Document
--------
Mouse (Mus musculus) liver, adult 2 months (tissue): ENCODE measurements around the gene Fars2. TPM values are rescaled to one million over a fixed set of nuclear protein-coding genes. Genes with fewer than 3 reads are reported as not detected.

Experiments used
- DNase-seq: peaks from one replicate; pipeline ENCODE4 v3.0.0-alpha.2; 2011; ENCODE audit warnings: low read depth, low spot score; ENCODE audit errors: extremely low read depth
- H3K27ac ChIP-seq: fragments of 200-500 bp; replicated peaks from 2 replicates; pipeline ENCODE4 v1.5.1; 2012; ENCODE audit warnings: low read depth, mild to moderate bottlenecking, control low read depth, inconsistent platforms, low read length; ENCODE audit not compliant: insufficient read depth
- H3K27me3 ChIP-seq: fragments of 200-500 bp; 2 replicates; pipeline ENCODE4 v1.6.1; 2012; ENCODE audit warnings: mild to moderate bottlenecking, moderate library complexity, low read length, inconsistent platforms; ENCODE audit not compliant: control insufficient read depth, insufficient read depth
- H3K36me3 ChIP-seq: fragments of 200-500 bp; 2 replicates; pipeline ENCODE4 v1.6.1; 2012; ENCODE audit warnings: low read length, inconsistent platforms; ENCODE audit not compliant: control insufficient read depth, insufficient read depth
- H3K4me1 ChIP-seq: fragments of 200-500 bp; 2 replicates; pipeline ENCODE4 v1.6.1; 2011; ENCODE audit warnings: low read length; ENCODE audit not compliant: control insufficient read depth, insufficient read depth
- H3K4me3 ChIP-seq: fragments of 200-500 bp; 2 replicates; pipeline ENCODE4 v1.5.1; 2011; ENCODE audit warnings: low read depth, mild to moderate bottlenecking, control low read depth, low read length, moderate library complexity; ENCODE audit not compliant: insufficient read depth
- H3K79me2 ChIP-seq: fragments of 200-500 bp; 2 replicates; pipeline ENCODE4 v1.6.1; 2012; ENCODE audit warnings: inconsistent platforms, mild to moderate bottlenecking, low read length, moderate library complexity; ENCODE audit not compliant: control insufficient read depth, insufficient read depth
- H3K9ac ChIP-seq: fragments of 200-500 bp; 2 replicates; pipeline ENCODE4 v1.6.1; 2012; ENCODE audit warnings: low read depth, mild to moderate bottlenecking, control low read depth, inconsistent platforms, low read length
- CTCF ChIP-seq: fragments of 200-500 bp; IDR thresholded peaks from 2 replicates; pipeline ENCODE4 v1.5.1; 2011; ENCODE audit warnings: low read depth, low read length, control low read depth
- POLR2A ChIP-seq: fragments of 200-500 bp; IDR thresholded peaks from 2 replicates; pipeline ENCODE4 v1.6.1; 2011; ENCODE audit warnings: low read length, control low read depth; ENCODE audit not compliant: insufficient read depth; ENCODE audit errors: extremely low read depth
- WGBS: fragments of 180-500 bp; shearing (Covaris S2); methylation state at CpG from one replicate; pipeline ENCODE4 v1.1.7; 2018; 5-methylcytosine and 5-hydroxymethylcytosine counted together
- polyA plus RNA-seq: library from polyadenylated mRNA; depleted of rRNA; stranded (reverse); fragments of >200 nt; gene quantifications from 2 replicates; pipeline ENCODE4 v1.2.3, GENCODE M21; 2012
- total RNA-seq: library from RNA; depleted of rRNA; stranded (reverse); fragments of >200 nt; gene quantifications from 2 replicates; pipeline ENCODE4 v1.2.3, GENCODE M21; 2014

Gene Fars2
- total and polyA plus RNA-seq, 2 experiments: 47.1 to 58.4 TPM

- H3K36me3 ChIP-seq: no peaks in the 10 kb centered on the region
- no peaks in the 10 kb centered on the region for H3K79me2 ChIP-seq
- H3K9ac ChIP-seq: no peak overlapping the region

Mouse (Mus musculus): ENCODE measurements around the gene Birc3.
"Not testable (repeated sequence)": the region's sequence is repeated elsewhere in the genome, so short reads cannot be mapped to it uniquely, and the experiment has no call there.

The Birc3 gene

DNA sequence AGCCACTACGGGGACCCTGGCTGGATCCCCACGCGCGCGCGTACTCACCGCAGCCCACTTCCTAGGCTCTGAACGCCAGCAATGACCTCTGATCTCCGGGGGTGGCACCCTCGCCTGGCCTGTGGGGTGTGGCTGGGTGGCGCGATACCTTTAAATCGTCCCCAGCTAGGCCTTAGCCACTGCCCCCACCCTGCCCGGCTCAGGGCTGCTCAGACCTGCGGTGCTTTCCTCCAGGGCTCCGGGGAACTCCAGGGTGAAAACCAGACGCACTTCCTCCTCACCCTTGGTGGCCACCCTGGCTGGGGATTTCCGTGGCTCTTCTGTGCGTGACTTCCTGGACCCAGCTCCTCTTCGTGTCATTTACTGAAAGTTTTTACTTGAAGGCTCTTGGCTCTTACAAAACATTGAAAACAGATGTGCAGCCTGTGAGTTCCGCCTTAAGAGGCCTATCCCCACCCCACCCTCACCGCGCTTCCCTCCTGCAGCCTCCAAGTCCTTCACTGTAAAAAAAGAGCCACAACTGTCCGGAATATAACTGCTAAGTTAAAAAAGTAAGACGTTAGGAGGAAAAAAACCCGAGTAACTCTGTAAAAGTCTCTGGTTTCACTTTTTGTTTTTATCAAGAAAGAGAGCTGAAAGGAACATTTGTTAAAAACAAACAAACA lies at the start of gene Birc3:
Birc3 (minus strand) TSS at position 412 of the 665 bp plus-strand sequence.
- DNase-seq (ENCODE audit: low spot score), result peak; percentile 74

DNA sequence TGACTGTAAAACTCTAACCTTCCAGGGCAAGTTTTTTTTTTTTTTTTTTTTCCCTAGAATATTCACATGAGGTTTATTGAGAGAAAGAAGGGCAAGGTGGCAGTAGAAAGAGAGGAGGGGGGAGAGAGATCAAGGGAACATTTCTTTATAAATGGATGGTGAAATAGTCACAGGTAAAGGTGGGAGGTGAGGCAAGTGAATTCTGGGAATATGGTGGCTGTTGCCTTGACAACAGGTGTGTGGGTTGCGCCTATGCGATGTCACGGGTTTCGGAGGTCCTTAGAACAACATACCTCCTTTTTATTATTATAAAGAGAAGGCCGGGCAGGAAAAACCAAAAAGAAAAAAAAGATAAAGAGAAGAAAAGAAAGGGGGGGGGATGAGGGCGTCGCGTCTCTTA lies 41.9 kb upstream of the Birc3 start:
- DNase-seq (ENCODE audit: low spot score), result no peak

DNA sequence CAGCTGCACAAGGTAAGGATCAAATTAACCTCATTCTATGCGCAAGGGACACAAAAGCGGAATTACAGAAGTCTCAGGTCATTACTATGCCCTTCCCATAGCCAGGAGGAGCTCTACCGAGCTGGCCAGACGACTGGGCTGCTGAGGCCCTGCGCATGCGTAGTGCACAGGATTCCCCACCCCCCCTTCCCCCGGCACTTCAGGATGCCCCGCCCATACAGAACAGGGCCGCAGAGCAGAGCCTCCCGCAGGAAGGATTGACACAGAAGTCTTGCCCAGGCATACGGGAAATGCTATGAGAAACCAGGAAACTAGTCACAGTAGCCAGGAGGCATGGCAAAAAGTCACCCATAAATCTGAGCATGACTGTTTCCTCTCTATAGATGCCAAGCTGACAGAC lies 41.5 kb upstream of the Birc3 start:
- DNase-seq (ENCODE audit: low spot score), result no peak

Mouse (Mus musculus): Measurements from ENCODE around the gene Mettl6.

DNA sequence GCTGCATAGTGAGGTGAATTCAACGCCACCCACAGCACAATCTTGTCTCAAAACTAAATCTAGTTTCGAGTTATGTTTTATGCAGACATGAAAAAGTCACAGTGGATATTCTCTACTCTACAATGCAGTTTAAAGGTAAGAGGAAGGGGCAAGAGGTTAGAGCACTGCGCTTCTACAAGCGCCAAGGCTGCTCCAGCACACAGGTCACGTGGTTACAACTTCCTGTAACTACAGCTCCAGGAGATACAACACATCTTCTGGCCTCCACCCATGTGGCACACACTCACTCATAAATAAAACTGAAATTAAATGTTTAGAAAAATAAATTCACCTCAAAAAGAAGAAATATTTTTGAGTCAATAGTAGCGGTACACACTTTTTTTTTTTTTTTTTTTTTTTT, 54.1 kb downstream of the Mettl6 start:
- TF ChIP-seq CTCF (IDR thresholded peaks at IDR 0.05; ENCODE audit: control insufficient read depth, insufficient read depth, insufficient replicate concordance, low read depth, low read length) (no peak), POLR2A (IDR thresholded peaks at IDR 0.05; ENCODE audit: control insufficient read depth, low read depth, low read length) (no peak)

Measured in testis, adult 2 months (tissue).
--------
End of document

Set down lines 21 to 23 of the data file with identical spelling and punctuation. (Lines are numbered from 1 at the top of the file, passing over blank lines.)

Mouse (Mus musculus): ENCODE measurements around the gene Birc3.
"Not testable (repeated sequence)": the region's sequence is repeated elsewhere in the genome, so short reads cannot be mapped to it uniquely, and the experiment has no call there.

The Birc3 gene